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Rebuilding Place in the Urban Space

"A community’s physical form, rather than its land uses, is its most intrinsic and enduring characteristic." [Katz, EPA] This blog focuses on place and placemaking and all that makes it work--historic preservation, urban design, transportation, asset-based community development, arts & cultural development, commercial district revitalization, tourism & destination development, and quality of life advocacy--along with doses of civic engagement and good governance watchdogging.

Friday, June 30, 2017

Tax exempt property rolls threaten center city financial solvency: solution--make PILOTs mandatory?

It depends on the state, but generally, "non profit" organizations get property tax exemptions. It depends, because for example in DC, a "local" tax exemption has to be "earned" by providing services to the local population.

Tax exempt organizations, including large organizations such as colleges and universities and hospitals, and government-owned properties tend to be clustered in big cities.

Since most cities rely on property taxes for the bulk of their revenues, this can be a problem. And it's a problem that is structural, not the result of "bad management" (although that can contribute to municipal financial problems).

Connecticut's capital city, Hartford, is on the brink of bankruptcy because so much of the city's property is tax exempt. From the Connecticut Mirror story "For Hartford, bankruptcy not an easy way out":
The city’s fundamental problem is that it doesn’t have enough taxable property to support itself. Connecticut is heavily reliant on the property tax; it is virtually the only way municipalities can raise revenue.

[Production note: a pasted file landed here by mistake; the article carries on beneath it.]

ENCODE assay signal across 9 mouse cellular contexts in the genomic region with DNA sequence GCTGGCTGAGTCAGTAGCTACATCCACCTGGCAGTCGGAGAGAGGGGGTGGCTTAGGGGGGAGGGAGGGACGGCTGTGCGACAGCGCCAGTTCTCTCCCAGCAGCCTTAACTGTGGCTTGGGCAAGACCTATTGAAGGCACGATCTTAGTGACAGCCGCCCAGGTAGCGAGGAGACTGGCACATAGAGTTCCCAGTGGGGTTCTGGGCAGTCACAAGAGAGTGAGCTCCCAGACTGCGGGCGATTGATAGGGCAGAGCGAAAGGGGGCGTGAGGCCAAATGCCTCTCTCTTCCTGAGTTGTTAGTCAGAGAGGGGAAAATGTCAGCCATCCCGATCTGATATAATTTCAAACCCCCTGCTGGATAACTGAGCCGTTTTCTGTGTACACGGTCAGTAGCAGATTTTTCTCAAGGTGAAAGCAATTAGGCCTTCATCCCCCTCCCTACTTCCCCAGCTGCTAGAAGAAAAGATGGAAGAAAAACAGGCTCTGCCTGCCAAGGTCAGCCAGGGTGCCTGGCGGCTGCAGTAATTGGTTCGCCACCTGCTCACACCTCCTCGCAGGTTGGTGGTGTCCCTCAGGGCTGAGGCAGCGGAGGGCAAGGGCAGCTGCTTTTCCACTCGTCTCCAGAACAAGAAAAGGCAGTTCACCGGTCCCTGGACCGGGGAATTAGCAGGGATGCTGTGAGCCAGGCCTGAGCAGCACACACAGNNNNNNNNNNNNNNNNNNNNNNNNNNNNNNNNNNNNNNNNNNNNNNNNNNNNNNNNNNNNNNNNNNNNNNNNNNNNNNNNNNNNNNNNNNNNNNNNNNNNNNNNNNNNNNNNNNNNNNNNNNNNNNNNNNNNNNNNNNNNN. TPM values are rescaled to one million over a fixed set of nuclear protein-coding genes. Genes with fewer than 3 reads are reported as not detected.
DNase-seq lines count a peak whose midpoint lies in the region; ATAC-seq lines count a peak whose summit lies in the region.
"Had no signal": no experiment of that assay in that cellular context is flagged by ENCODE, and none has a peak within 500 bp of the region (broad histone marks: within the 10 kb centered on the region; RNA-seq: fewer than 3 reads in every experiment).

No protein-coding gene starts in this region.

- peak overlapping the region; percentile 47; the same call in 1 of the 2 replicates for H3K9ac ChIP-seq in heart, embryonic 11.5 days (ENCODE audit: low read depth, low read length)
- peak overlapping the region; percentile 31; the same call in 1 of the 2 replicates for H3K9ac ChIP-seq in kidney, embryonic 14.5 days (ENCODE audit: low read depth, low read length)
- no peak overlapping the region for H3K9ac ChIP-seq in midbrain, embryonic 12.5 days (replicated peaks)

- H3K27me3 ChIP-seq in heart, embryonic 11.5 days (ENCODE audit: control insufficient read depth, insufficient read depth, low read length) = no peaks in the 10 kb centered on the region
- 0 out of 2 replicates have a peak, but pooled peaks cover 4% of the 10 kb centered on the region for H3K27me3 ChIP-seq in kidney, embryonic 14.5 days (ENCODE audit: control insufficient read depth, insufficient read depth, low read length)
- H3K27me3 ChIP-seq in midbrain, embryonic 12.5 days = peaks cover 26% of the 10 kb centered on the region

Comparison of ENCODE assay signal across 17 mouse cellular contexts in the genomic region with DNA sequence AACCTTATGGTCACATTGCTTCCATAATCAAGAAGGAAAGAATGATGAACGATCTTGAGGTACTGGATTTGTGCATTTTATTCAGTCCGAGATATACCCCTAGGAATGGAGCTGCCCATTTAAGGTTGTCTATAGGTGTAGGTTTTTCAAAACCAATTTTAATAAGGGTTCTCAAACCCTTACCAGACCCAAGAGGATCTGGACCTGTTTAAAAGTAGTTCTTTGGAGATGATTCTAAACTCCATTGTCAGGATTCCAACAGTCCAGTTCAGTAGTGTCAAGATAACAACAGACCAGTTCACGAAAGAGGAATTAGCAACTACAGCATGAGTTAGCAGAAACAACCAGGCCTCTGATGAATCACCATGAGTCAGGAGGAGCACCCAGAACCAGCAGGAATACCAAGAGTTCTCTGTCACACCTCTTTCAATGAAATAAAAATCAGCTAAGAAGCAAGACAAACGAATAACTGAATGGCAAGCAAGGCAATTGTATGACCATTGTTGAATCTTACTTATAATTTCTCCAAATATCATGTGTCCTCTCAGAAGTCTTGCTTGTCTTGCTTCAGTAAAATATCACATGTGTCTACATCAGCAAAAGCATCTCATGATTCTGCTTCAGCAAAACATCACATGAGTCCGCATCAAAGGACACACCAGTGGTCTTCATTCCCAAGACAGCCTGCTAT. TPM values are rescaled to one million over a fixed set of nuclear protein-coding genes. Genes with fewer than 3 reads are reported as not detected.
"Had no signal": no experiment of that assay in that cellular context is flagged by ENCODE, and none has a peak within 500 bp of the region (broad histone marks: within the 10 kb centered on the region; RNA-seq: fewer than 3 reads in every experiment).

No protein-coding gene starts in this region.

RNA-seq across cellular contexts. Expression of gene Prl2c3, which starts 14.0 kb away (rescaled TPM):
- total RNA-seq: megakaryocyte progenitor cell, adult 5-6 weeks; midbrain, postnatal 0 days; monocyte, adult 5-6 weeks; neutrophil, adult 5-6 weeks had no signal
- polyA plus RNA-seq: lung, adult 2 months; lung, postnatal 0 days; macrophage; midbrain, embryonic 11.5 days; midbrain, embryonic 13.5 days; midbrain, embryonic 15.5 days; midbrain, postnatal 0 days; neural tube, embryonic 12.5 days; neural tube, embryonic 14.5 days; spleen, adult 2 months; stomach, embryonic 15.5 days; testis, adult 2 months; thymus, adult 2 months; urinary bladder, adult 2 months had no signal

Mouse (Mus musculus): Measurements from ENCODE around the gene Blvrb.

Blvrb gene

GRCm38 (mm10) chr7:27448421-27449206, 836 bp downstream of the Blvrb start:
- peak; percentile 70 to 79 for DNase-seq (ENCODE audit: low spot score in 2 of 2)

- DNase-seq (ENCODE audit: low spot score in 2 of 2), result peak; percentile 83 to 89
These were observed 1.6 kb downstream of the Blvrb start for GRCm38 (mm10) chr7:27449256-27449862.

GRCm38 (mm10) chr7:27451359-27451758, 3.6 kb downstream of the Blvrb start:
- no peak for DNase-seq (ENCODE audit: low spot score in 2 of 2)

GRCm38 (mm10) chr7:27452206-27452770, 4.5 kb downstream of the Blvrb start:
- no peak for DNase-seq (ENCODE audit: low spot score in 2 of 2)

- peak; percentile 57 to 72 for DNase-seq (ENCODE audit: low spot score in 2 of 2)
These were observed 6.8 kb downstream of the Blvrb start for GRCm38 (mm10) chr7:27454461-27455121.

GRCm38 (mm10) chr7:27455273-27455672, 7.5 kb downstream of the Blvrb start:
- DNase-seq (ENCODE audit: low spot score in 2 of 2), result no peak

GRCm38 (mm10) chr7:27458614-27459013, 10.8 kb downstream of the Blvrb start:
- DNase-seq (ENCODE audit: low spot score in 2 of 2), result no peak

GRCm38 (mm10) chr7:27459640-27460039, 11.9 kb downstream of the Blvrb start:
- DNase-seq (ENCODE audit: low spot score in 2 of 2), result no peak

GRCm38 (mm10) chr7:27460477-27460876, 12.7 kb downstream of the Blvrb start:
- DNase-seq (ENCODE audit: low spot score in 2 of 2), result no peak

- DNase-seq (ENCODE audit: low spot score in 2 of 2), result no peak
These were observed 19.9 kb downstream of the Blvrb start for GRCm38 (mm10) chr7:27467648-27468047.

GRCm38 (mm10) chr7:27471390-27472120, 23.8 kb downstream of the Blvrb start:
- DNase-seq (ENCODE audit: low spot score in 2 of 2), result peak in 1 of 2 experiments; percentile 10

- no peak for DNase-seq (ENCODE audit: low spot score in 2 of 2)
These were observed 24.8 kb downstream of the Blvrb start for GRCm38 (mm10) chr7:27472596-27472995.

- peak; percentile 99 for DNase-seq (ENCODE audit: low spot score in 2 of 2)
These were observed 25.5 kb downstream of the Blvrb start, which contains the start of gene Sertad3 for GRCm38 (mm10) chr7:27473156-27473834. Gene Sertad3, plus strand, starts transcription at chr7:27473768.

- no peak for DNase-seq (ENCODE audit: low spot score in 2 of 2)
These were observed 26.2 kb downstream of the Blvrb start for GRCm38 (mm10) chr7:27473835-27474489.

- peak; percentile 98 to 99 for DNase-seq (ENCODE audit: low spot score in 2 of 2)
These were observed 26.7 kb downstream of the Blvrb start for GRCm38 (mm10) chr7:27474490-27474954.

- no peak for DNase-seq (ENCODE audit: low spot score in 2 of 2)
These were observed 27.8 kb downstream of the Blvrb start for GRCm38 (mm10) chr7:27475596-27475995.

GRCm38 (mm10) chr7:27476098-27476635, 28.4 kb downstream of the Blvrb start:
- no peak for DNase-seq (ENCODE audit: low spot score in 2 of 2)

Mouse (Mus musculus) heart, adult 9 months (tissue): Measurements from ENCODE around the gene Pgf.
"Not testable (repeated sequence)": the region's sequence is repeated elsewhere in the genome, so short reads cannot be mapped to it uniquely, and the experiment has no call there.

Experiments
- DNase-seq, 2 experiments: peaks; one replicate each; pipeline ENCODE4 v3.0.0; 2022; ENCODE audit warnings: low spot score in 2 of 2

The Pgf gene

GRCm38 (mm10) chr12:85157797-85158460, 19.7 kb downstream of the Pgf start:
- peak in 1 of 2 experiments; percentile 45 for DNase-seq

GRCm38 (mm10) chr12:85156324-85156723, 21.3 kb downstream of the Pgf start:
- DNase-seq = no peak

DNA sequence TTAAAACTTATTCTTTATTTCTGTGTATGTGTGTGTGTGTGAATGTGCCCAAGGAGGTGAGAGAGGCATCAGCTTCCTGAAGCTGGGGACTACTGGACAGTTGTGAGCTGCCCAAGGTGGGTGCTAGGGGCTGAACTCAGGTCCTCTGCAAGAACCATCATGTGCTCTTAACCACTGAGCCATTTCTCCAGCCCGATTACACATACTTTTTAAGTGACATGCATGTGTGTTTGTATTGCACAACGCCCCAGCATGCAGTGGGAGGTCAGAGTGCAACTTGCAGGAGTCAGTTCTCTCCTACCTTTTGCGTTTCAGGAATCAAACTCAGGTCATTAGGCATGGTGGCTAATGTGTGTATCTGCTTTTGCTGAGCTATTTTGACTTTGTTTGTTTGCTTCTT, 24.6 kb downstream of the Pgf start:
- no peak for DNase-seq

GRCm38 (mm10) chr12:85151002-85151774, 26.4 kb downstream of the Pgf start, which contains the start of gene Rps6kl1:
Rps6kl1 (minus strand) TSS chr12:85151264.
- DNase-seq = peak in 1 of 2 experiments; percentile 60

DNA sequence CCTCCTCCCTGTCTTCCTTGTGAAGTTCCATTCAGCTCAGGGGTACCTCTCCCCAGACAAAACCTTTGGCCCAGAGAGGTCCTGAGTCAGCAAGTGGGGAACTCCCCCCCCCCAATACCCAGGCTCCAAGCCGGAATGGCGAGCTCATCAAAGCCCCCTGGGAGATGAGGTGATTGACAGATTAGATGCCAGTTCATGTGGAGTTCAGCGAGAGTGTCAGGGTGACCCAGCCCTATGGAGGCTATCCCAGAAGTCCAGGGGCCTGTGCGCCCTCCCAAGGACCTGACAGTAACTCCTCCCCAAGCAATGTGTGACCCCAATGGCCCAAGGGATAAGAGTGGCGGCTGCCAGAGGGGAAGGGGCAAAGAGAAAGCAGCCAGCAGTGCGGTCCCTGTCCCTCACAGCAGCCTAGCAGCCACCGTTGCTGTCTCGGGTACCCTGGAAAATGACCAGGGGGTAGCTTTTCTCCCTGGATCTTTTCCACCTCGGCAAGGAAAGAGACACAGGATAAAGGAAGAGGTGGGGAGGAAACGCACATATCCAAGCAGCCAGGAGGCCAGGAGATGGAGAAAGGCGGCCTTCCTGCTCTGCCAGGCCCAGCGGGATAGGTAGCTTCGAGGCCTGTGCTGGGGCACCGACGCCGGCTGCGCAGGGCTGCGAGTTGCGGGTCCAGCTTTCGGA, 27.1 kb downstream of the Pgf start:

Hartford occupies only 18 square miles, and more than half of its property is off the taxable grand list — hospitals, colleges, government buildings, etc. The city has far and away the highest tax rate for commercial property in the state, 74.29 mills, and Mayor Bronin is loathe to raise it.

Lack of an adequate tax base is a characteristic of several distressed cities. Central Falls, for example, has 19,000 people on an astoundingly small 1.2 square miles. One of the efforts to revive the city has been a task force aimed at getting foreclosed properties back on the tax rolls, said principal planner Trey Scott.

With less taxable property than some of its suburbs, but with the bills for many of its region’s social ills, Hartford can only raise about half the money it spends, and must rely heavily on state assistance.
The broad solution would be to move away from tax exemption. One way would be to eliminate the exemption entirely. For example, in Canada, property tax exemptions are rare--even the provincial government in Ontario pays "property tax."

I do think that might be too severe a reaction, because many organizations are producing public benefits which are valuable and deserving of tax relief. 

Plus, many of these organizations don't have robust revenue streams--nonprofits tend to be less well off--so ability to pay "market rates" is an issue, especially when properties are valued at what they could sell for, rather than what there value is for the ongoing economic activity.

PILOTs, or payments in lieu of (property) taxes are usually voluntary payments by nonprofits to cities, to cover some--usually not most--of the costs their properties "impose" on the city.

Why not make PILOTs mandatory, based on the typical costs resulting for the city, based on demands created by various uses--office, hospital, school, etc.?

The idea would be (1) to assess PILOT fees in a mandatory fashion; (2) at a rate less than the typical for profit property tax rate.

Note too that there are other ways to provide tax and other support to cities to better cover the costs and benefits that center cities provide to a metropolitan area and/or states.  See "The real lesson from Flint Michigan is about municipal finance."

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